·         Peripheral nerves, especially the ulnar and peroneal are affected often resulting in loss of sensation in the hands and feet which leads to injury/ulceration

 

TYPICAL LIGHT MICROSCOPIC FINDINGS:

·         Diffuse granulomatous dermatitis localized around neurovascular channels, with epidermal thinning, a sub-epidermal clear zone and abundant intra-histiocytic acid-fast bacilli

·         Perineurium fibrosis with granulomatous inflammation surrounding and entering peripheral neurons

·         Lepromatous form: lack distinct granulomas; coalescing nodules of histiocytes in dermis, nerves, and blood vessel walls

·         Presence of lepra cells- encapsulated amphophilic masses of bacilli found within macrophages

·         Tubercular form: Granulomas with central caseous core rimmed by multinucleated giant cells, epithelioid macrophages, lymphocytes, and plasma cells, sometimes with a rim of fibroblasts/connective tissue

 

ULTRASTRUCTURAL FINDINGS:

·         Histiocytes with extensively interdigitating plasma membranes, multiple electron-lucent cytoplasmic vacuoles of variable size with dense round structures considered to be the acid-fast organisms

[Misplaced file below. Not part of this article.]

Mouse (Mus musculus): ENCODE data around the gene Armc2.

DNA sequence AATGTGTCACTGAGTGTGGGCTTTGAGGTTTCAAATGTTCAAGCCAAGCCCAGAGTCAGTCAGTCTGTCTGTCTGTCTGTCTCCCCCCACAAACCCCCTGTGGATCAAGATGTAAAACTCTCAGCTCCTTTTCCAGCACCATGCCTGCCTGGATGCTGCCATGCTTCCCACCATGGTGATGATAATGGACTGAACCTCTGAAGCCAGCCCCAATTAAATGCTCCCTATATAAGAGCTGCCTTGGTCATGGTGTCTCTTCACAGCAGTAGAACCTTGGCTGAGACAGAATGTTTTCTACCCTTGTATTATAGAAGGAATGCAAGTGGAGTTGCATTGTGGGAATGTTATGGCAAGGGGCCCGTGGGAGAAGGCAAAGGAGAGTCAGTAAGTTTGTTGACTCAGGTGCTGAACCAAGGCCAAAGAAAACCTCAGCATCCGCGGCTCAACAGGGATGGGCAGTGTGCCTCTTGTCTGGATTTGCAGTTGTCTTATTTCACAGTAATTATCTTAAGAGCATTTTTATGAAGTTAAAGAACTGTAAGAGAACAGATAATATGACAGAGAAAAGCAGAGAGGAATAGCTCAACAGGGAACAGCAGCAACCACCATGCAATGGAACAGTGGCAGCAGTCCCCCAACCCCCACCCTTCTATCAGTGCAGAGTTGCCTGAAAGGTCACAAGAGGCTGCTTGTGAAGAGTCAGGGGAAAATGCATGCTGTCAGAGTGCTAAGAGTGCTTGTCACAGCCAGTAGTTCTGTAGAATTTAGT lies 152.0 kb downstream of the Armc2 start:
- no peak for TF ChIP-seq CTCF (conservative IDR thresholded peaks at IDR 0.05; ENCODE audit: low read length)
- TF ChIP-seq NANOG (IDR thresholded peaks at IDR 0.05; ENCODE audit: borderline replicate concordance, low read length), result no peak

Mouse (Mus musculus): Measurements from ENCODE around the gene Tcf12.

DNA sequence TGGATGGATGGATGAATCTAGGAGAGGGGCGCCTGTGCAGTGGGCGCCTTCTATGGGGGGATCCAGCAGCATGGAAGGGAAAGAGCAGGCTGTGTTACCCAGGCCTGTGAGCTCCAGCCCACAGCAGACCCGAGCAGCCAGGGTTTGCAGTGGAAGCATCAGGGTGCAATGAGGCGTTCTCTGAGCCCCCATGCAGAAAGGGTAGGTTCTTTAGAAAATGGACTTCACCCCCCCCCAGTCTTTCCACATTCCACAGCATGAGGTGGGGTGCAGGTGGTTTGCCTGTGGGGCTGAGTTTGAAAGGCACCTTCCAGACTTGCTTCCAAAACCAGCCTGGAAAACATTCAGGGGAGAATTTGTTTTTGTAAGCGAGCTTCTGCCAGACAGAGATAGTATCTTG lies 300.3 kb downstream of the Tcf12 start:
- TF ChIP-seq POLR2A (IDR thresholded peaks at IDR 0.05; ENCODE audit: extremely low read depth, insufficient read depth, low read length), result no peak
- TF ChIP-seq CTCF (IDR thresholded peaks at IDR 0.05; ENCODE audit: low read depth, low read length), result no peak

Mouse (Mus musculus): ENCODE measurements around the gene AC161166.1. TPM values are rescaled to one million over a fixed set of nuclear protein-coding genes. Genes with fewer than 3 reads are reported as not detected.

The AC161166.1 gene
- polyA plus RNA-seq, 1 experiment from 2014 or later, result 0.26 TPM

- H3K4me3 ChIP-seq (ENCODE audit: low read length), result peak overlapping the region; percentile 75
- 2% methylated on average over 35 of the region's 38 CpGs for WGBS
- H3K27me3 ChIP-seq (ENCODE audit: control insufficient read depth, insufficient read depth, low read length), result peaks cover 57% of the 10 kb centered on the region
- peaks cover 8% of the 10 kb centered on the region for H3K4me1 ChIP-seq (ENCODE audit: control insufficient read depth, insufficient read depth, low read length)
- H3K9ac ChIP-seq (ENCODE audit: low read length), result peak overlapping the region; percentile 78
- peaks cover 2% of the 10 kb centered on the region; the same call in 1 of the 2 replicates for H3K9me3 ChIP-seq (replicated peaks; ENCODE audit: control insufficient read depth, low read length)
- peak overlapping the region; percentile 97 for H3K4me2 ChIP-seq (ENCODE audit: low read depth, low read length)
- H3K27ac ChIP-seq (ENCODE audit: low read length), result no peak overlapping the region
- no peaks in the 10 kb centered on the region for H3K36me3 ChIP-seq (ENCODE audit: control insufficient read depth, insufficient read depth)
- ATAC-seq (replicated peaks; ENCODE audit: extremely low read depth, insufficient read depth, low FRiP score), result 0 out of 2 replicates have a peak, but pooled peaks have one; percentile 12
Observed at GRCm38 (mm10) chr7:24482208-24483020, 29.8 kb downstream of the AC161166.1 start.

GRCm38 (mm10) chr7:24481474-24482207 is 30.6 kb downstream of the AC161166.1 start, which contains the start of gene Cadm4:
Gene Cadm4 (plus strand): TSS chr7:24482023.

ADDITIONAL DIAGNOSTIC TESTS:

·         Does not grow in culture although has been grown in experimental animals, including the armadillo, non-human primates, and rodents

·         Slower growth than other mycobacteria; grows best at low temperatures (32 to 34 degrees Celsius)

·         Stains more consistently with the Fite-­Faraco acid fast method than with the Ziehl-Nielsen method; +/- silver stains

·         Evokes a delayed hypersensitivity reaction - detectable by skin testing with lepromin (10 kD heat shock protein of M. leprae) but negative tuberculin skin test